During the final days of the legislative session, while attention was divided among countless bills, the General Assembly voted overwhelmingly in support of legislation that props up a longstanding organization and pushes a recently formed competitor out of operation.
Senate Bill 738, which now sits on Gov. Bev Perdue’s desk, stipulates that bail bondsmen in the state receive their required training from the N.C. Bail Agents Association, a private nonprofit with an affiliated political action committee.
Bail bondsmen must have such training before they are licensed to operate in the state. Annual continuing education courses also are required. Two groups currently offer the training – the Bail Agents Association and the N.C. Bail Academy, a for-profit enterprise founded in January 2011 by the Rockford-Cohen Group and sanctioned by the state in October. Each group had its instructors and curriculum vetted and approved by the Department of Insurance.
Tim Mathis, a Bail Academy instructor, said the Bail Agents Association had gradually increased its rates since its inception 20 years ago. He said the group has grown inefficient because it lacked competition.
NCBAA charges $500 for a three-day course needed to become a licensed bondsman. Bail Academy charges $490 for a two-day course. “We saw an opportunity to provide an alternative, and we did,” Mathis said. “They (the Bail Agents Association) were losing business, so this is how they responded.”
Mathis accuses proponents of the bill of pushing a vote through without giving lawmakers a chance to study it. SB738 originally dealt with issues related to Alcoholic Beverages Control insurance. That language was stripped out and overhauled June 27 to focus on the training of bail bondsmen. It passed in that form a day later.
Sen. Thom Goolsby, R-New Hanover, the bill’s sponsor, did not respond to multiple calls seeking comment.
Evan Hankinson, owner of Case Closed Bonds in Raleigh, licensed through the Bail Agents Association in 2007, said complaints about the association’s rising costs are common, but he believes the group is putting the money to good use. He said that “some people say costs have been out of control,” but the money used for lobbying has yielded legislation that’s good for business.
Lobbying efforts of the Bail Agents Association are coordinated by Bail PAC, which donated $17,300 to state legislators in 2011, in increments ranging from $200 to $4,000. Rep. Justin Burr, a bail bondsman by trade, received $4,000. Burr, a Republican who represents Montgomery, Stanly and Union counties, recused himself from the vote. Rep. Tim Moore, R-Cleveland, received a $1,000 donation. Moore, a lawyer who represented the association this year, also recused himself. House Speaker Thom Tillis and Senate Pro Tempore Phil Berger received $2,000 each. Goolsby received $1,000.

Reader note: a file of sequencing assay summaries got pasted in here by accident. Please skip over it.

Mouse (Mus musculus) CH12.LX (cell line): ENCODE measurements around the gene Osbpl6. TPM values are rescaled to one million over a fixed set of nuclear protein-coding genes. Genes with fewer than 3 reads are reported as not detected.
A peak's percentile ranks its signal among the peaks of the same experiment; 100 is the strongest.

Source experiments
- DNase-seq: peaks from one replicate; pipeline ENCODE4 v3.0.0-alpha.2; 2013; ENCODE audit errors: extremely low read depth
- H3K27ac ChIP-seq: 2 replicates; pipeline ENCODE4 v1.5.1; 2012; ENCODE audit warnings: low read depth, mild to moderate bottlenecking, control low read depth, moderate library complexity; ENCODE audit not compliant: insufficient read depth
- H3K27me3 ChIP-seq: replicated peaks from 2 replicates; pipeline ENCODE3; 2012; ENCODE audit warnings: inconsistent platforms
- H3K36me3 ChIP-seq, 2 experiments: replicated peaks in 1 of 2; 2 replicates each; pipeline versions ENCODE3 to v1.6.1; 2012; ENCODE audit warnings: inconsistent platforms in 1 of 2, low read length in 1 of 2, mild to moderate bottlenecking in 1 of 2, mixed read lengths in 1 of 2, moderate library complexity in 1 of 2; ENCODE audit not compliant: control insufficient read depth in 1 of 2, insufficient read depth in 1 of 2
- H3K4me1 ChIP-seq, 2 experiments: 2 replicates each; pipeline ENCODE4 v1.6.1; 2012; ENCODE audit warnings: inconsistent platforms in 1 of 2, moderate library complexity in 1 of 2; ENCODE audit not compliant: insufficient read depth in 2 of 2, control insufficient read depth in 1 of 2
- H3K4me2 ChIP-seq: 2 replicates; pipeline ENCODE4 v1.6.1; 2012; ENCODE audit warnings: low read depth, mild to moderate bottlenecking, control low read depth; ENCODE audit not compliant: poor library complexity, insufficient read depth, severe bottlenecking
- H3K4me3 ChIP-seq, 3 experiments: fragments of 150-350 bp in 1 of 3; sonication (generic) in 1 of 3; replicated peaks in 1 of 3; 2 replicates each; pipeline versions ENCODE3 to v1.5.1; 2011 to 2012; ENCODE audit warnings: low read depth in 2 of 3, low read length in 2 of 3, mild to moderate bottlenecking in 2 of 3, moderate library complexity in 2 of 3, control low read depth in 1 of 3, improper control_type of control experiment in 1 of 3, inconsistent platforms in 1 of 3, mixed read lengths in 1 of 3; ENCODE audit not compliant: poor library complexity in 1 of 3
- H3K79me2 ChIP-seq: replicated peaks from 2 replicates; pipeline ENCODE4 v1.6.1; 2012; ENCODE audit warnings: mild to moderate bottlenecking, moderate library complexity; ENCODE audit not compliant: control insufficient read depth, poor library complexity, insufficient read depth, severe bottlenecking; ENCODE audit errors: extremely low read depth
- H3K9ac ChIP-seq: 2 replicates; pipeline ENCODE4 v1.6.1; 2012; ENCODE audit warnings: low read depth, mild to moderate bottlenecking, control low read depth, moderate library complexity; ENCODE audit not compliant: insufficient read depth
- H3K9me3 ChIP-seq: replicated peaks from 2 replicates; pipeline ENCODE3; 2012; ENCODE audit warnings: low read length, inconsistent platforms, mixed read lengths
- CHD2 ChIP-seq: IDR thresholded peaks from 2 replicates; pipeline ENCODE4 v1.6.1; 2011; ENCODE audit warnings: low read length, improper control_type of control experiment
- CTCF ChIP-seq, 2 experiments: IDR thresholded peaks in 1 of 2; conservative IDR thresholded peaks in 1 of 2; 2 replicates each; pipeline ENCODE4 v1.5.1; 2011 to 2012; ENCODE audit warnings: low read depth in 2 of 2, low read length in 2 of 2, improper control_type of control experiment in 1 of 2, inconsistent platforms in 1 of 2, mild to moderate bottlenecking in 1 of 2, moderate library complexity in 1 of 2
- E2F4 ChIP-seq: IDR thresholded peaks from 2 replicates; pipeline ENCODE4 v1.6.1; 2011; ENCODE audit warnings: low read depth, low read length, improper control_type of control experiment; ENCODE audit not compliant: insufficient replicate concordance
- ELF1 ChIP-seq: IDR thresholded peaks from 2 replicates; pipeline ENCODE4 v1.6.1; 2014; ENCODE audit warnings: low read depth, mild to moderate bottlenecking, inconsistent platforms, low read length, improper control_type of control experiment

The bill was approved 110 to 2 in the House and received unanimous support in the Senate. Sen. Tom Apodaca, R-Henderson, another bail bondsman, recused himself from the vote.
During floor debate, Sen. Josh Stein, D-Wake, questioned the bill, asking why the state should prevent groups from providing training if they have met the standards set by the Department of Insurance, which provides oversight of the industry.
“With lawyers, you have to take the continuing hours, but we don’t create a monopoly for the Bar Association to be the only entity that can offer the courses,” Stein said. “Why are we keeping anyone other than the association from offering a continuing ed course?”
Stein, however, voted in favor of the bill after learning that it had the support of N.C. Insurance Commissioner Wayne Goodwin.
Stein, in an interview Tuesday, said Goodwin explained that his department does not have the resources to police multiple entities providing training. “Understanding the scarcity of resources in government agencies, I was sympathetic to that,” Stein said.
In an interview Wednesday, Goodwin said he supports the bill because it keeps his department from being stretched thin by trying to monitor too many classes. Two Department of Insurance staff members regularly attend training classes, which last one to three days and often are held nights and weekends all around the state.
He said the question of whether a monopoly exists is one to be answered by the General Assembly, and that Stein was the only legislator he heard raise the question.
Mark Black, attorney for the Bail Agents Association, said the legislation is another step toward making the industry more professional.
Bail bondsmen “are able to arrest, detain and transport people across state and county lines. There’s federal law that they must comply with, and complicated standards,” Black said. “It’s so significant what these guys do, and we don’t want the training to get diluted or to risk spreading (the Department of Insurance) so thin that there’s no oversight.
“People that are screaming the loudest, it’s obvious where they’re coming from – they’ve got the profit motive,” Black said.